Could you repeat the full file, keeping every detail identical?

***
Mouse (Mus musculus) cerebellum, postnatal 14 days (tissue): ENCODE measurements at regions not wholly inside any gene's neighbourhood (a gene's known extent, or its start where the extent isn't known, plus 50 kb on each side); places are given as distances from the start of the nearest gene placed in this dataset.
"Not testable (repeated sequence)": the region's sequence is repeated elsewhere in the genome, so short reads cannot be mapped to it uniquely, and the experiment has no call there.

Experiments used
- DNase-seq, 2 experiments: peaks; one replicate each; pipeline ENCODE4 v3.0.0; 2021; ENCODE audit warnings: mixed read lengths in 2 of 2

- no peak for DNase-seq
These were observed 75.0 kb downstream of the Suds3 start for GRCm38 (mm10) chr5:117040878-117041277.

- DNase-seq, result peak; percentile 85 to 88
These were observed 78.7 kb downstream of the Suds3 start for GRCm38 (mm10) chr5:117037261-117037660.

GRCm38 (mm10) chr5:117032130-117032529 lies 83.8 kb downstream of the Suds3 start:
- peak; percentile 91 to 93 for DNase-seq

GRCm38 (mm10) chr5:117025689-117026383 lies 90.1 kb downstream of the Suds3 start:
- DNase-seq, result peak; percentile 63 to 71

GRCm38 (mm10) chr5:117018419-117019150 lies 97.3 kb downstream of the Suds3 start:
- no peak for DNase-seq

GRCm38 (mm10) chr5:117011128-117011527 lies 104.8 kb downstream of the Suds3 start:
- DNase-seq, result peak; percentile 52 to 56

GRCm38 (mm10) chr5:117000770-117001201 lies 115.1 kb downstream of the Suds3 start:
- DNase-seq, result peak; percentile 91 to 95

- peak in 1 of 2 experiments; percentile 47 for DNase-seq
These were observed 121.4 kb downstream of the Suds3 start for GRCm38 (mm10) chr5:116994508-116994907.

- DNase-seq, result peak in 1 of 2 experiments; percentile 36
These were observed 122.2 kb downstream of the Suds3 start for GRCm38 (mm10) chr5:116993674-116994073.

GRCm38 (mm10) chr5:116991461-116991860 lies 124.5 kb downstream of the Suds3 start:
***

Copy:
Mouse (Mus musculus) cerebellum, postnatal 14 days (tissue): ENCODE measurements at regions not wholly inside any gene's neighbourhood (a gene's known extent, or its start where the extent isn't known, plus 50 kb on each side); places are given as distances from the start of the nearest gene placed in this dataset.
"Not testable (repeated sequence)": the region's sequence is repeated elsewhere in the genome, so short reads cannot be mapped to it uniquely, and the experiment has no call there.

Experiments used
- DNase-seq, 2 experiments: peaks; one replicate each; pipeline ENCODE4 v3.0.0; 2021; ENCODE audit warnings: mixed read lengths in 2 of 2

- no peak for DNase-seq
These were observed 75.0 kb downstream of the Suds3 start for GRCm38 (mm10) chr5:117040878-117041277.

- DNase-seq, result peak; percentile 85 to 88
These were observed 78.7 kb downstream of the Suds3 start for GRCm38 (mm10) chr5:117037261-117037660.

GRCm38 (mm10) chr5:117032130-117032529 lies 83.8 kb downstream of the Suds3 start:
- peak; percentile 91 to 93 for DNase-seq

GRCm38 (mm10) chr5:117025689-117026383 lies 90.1 kb downstream of the Suds3 start:
- DNase-seq, result peak; percentile 63 to 71

GRCm38 (mm10) chr5:117018419-117019150 lies 97.3 kb downstream of the Suds3 start:
- no peak for DNase-seq

GRCm38 (mm10) chr5:117011128-117011527 lies 104.8 kb downstream of the Suds3 start:
- DNase-seq, result peak; percentile 52 to 56

GRCm38 (mm10) chr5:117000770-117001201 lies 115.1 kb downstream of the Suds3 start:
- DNase-seq, result peak; percentile 91 to 95

- peak in 1 of 2 experiments; percentile 47 for DNase-seq
These were observed 121.4 kb downstream of the Suds3 start for GRCm38 (mm10) chr5:116994508-116994907.

- DNase-seq, result peak in 1 of 2 experiments; percentile 36
These were observed 122.2 kb downstream of the Suds3 start for GRCm38 (mm10) chr5:116993674-116994073.

GRCm38 (mm10) chr5:116991461-116991860 lies 124.5 kb downstream of the Suds3 start: